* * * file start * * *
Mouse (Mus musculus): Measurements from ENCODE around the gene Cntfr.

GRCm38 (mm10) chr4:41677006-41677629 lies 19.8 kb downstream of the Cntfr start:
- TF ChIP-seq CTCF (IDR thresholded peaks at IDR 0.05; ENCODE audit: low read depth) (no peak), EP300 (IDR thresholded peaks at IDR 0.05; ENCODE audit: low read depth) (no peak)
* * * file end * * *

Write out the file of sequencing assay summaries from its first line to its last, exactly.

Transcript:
Mouse (Mus musculus): Measurements from ENCODE around the gene Cntfr.

GRCm38 (mm10) chr4:41677006-41677629 lies 19.8 kb downstream of the Cntfr start:
- TF ChIP-seq CTCF (IDR thresholded peaks at IDR 0.05; ENCODE audit: low read depth) (no peak), EP300 (IDR thresholded peaks at IDR 0.05; ENCODE audit: low read depth) (no peak)